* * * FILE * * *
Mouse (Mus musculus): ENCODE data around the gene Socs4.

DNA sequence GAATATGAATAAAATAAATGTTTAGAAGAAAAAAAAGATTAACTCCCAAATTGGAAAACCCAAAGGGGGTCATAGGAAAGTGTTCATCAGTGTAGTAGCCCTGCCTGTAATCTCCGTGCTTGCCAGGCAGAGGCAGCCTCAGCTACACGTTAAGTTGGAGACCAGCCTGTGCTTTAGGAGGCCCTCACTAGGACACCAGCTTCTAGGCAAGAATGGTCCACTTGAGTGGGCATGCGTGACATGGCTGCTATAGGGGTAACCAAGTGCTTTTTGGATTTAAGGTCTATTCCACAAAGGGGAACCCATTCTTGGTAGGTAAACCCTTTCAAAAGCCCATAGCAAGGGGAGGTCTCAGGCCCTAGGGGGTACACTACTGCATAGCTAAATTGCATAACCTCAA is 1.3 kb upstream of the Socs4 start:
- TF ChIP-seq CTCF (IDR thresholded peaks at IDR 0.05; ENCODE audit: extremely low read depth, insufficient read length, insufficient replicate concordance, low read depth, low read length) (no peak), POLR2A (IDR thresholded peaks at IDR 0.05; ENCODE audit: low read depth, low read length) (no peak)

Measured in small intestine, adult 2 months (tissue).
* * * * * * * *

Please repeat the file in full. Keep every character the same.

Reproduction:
Mouse (Mus musculus): ENCODE data around the gene Socs4.

DNA sequence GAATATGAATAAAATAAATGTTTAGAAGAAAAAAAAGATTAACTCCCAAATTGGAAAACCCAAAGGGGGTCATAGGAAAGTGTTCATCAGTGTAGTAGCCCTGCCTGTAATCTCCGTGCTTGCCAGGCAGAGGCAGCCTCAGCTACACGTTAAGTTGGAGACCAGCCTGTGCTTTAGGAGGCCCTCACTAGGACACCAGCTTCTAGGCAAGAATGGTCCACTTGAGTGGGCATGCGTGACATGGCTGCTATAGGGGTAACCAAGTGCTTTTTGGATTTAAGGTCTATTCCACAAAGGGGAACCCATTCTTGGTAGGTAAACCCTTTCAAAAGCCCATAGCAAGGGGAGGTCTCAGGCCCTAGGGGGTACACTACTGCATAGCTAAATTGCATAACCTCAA is 1.3 kb upstream of the Socs4 start:
- TF ChIP-seq CTCF (IDR thresholded peaks at IDR 0.05; ENCODE audit: extremely low read depth, insufficient read length, insufficient replicate concordance, low read depth, low read length) (no peak), POLR2A (IDR thresholded peaks at IDR 0.05; ENCODE audit: low read depth, low read length) (no peak)

Measured in small intestine, adult 2 months (tissue).